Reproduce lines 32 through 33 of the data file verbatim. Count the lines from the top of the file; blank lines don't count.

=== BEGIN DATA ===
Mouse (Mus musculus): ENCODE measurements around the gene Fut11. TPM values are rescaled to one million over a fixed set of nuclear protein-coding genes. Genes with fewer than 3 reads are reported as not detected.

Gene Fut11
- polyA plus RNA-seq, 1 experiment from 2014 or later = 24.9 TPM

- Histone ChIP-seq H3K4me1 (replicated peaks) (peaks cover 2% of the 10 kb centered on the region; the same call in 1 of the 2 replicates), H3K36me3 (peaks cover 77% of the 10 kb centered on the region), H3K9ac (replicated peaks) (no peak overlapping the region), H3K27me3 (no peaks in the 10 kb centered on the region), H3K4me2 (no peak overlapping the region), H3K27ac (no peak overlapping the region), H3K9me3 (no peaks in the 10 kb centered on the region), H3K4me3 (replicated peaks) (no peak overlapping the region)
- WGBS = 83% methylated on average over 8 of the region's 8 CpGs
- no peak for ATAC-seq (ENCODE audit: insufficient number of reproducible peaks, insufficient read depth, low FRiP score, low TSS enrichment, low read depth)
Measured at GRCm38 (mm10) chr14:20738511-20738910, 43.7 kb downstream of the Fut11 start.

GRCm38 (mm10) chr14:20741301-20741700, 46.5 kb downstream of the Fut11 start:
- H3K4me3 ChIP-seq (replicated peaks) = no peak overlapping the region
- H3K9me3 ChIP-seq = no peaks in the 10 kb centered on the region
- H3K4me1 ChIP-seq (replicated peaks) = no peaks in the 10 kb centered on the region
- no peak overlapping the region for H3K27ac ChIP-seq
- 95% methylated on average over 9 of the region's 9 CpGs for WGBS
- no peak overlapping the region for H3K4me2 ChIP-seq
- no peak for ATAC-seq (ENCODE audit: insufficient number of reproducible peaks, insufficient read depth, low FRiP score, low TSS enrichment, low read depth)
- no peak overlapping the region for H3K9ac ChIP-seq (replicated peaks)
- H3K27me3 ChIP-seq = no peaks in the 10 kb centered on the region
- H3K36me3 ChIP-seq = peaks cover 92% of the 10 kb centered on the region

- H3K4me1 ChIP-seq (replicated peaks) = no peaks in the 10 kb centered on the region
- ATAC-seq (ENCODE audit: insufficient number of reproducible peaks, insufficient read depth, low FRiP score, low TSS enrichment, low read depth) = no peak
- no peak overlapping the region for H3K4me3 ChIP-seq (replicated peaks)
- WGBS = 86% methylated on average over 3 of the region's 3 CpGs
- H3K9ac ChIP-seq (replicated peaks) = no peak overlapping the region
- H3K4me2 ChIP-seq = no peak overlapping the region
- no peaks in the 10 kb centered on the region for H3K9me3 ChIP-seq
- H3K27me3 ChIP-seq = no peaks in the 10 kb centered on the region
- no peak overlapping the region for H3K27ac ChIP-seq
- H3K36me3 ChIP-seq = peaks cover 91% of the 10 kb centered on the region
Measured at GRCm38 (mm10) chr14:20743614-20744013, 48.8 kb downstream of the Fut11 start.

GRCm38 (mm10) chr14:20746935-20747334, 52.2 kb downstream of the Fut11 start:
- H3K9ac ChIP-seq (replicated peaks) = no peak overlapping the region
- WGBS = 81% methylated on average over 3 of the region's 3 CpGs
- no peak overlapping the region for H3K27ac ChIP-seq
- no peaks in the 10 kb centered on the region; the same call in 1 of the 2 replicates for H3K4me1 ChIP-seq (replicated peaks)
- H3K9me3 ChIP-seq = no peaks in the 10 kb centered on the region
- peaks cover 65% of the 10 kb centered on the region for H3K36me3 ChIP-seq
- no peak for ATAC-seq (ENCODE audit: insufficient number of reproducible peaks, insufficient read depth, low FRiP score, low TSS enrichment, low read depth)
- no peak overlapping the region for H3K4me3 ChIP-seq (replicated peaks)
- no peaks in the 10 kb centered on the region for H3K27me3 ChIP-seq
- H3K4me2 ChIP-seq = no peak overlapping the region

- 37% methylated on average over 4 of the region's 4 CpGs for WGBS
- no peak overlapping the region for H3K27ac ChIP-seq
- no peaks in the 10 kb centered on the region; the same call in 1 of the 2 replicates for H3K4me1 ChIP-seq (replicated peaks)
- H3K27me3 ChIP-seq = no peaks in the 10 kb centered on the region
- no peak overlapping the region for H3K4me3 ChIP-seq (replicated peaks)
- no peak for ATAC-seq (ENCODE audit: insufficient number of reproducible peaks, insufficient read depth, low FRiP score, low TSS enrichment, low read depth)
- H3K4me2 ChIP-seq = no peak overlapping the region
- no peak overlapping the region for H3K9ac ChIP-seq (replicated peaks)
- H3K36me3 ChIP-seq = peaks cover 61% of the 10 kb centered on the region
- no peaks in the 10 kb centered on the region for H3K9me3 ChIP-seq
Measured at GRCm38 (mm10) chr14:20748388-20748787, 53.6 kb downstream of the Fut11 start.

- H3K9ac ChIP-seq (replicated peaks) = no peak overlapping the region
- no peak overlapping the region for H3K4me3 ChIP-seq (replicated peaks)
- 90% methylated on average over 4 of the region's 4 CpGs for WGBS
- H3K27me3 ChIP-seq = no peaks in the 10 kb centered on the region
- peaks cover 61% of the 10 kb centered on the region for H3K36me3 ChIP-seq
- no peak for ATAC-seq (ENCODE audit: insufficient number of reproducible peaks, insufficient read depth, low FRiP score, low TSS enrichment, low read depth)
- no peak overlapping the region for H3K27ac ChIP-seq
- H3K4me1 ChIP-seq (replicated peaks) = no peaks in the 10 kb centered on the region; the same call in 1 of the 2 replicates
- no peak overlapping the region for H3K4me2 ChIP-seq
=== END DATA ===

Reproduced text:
- WGBS = 81% methylated on average over 3 of the region's 3 CpGs
- no peak overlapping the region for H3K27ac ChIP-seq